The Adventure of the Ritchie Photoplay
“I suspect,” said he, “that our purpose here is to have our reactions tested against the author’s intent. Well, let us indulge our host and do so. From what we’ve seen we may deduce a number of things about the author’s attitude toward the two of us and the intended audience. In the first instance this has been made for those with a limited mental faculty. You’ll have noted the recourse to sensation and innuendo of the sexual variety; the woman’s referral to Moriarty’s ‘magnificent package’ and my fictive counterpart’s difficulty with horses; a speech that allowed him to comment on his genitalia using a crude metaphor.
Further, the trickery that you took to so wholeheartedly, signals that our author is a man with limited confidence in his ability to make ideas cohere. He is, I suggest, illiterate, the recipient of a limited education, who therefore eschews the complicated plotting and overlay of ideas of a well read man, in favour of base pleasures – the destruction of the German Forest, the explosion on the train, and so forth. He may also be a practicing homosexual, such is his fascination with the two protagonists’ admiration for one another and the scene in which poor Mycroft was given to walking around naked! It seemed to me, a nonsense.”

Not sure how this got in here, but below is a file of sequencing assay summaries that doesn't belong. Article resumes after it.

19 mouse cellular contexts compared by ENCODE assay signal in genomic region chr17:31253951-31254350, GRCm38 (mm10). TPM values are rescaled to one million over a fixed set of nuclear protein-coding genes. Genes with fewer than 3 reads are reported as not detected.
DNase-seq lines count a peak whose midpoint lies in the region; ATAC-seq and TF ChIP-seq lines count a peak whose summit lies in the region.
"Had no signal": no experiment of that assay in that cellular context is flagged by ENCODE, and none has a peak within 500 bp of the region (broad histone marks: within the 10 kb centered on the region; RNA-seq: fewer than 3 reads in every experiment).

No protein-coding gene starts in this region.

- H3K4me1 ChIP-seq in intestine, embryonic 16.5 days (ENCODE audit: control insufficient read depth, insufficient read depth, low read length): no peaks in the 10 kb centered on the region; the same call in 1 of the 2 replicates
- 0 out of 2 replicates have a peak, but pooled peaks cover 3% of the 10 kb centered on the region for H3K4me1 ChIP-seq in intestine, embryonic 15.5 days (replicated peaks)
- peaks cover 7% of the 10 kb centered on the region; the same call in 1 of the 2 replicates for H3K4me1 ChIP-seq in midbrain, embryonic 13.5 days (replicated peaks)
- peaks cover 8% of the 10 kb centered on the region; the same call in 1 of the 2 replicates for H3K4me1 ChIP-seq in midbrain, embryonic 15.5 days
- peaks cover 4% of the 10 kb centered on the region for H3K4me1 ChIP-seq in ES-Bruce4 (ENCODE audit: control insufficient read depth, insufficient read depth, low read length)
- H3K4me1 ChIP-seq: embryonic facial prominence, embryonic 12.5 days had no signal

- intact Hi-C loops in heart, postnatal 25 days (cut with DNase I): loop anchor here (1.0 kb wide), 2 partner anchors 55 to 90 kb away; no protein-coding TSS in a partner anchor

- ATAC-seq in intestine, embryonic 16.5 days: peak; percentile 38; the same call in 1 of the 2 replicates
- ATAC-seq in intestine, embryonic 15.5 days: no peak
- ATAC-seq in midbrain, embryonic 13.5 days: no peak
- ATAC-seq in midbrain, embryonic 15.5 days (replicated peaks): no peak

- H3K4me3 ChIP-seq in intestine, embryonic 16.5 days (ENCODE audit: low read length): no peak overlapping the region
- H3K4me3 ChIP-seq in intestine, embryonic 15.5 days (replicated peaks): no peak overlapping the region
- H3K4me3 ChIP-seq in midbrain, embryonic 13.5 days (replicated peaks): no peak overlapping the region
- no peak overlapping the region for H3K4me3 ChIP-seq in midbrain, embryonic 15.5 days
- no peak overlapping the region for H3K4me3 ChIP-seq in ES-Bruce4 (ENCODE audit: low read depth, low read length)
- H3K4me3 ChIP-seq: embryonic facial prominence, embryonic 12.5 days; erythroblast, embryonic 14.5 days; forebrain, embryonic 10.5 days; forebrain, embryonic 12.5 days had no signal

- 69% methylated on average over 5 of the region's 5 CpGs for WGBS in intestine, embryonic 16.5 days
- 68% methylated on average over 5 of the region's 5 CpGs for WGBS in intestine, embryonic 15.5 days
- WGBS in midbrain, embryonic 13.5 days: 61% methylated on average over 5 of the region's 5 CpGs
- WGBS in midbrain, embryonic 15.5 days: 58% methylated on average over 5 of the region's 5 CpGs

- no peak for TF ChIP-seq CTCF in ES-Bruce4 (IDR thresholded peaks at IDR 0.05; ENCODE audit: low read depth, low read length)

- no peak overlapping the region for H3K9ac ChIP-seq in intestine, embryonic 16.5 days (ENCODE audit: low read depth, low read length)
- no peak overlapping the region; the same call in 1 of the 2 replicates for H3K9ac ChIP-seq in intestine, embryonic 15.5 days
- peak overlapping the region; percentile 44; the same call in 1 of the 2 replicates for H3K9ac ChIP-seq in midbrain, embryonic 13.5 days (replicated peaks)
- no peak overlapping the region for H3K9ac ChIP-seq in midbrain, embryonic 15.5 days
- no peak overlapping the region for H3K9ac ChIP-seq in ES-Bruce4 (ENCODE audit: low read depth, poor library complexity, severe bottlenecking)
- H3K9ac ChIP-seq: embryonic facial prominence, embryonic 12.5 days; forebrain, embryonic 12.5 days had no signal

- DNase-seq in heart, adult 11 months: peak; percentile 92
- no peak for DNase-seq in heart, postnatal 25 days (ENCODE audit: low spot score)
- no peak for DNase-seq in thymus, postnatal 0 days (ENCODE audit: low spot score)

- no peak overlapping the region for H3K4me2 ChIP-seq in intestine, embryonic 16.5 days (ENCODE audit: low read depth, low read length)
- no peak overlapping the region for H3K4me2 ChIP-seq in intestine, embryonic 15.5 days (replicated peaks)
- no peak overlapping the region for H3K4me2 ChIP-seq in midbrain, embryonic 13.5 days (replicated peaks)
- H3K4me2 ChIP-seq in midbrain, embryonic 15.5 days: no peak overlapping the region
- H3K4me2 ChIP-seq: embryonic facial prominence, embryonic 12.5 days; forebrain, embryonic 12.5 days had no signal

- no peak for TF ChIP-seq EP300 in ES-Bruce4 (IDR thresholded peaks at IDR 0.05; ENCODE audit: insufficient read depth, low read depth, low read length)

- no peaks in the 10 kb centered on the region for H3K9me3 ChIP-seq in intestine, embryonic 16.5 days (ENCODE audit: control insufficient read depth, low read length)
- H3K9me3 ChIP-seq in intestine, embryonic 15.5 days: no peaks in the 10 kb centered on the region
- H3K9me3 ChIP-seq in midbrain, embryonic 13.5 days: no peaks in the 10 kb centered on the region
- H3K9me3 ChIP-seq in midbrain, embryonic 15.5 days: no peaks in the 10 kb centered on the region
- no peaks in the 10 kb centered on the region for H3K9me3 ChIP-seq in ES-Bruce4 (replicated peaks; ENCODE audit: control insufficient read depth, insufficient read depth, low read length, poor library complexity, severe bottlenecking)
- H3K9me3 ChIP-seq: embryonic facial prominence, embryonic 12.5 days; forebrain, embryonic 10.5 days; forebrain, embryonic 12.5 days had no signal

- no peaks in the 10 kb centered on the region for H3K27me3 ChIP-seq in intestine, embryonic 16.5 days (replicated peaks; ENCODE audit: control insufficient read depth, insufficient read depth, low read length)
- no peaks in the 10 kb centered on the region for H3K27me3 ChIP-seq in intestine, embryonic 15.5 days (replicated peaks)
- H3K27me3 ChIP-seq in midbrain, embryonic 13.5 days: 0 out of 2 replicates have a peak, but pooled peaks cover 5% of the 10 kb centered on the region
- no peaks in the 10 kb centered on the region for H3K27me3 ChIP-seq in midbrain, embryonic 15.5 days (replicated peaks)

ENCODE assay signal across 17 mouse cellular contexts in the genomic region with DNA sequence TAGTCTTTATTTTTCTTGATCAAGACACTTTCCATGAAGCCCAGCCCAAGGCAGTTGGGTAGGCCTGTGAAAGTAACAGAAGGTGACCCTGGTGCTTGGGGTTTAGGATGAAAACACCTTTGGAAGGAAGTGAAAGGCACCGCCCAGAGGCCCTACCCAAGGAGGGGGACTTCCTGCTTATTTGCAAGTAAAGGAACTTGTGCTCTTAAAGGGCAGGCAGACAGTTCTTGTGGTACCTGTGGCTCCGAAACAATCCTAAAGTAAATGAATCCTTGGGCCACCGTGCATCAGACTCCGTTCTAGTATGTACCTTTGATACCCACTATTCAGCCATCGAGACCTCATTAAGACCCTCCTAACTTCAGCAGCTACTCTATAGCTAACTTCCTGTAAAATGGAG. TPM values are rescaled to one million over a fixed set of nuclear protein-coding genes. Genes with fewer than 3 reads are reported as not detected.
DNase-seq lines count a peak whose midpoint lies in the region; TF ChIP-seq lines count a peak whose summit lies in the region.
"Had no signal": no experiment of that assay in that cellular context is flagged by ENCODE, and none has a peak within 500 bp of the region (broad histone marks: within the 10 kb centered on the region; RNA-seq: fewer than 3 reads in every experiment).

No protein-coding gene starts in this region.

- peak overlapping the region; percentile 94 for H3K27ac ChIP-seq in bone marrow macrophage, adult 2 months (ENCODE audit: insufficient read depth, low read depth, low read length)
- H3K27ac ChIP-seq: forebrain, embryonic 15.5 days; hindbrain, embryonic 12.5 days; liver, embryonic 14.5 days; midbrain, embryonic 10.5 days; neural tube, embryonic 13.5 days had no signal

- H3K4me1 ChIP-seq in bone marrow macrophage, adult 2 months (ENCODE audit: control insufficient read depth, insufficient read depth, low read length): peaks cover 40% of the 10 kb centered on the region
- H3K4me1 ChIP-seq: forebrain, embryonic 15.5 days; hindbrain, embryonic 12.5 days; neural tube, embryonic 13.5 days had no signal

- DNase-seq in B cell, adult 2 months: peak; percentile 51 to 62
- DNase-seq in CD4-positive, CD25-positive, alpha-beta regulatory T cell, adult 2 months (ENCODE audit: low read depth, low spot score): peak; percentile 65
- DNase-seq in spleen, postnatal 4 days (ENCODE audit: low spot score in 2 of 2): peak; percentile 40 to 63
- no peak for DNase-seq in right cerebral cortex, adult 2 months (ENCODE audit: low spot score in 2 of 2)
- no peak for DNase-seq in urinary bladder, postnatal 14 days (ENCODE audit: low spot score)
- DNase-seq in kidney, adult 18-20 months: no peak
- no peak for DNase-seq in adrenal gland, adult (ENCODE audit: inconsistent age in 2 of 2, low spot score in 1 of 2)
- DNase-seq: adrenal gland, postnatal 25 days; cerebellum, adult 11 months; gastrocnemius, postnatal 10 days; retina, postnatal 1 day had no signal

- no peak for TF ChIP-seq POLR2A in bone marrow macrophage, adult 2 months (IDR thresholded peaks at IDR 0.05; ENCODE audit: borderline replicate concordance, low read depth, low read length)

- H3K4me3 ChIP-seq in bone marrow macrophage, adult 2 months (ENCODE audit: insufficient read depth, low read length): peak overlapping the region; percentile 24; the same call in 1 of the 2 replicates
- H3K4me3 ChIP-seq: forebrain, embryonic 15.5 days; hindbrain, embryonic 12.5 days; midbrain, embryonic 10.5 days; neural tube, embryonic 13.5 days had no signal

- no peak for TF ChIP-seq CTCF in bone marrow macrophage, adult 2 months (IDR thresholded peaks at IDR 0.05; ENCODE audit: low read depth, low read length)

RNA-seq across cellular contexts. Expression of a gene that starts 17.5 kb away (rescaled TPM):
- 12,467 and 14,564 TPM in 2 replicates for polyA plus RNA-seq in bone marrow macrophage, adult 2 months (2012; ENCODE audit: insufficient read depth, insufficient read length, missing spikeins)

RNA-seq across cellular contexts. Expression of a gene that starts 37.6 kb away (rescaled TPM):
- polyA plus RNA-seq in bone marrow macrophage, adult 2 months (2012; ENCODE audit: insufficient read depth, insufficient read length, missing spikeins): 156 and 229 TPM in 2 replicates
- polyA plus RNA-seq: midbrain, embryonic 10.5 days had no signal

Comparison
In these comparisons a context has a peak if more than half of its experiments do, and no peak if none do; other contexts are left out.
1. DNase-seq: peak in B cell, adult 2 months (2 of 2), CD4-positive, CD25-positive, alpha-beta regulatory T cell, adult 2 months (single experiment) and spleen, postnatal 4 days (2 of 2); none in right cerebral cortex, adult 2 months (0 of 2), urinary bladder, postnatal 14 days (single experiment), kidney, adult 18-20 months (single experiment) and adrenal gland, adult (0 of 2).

“I must say,” I interjected, “your drag act was of some concern.”
“Indeed” said he. “The attempt at turning me into a ridiculant tells me that the author is intimidated by both my intellect and manhood. I refer you to my previous comments for your explanation.”
We had returned to the hansom when the driver emerged from the shadows.
“Good Sirs,” said he. “What you’ve just seen is the future. This is how you’ll be known to an entire generation, a public that will never seek out Doctor Watson’s writings. The organisation I represent would be grateful if you’d warn the public with an account of what you’ve just seen, to protect your legacy in perpetuity.”
“The good Doctor will be happy to do as you ask!” said Holmes. “This will not stand.” With that, we were returned to Baker Street.
In the days that followed the experience took a toll on my friend, Sherlock Holmes. Seemingly passive upon first viewing, his disposition grew downcast as the weeks advanced. His opiate sessions threw up wild and blood curdling manifestations, his visions colluding with images from the photoplay, all of which unsettled the delicate balance of his mind.
I thought it was fine.Pages: 1 2 3 4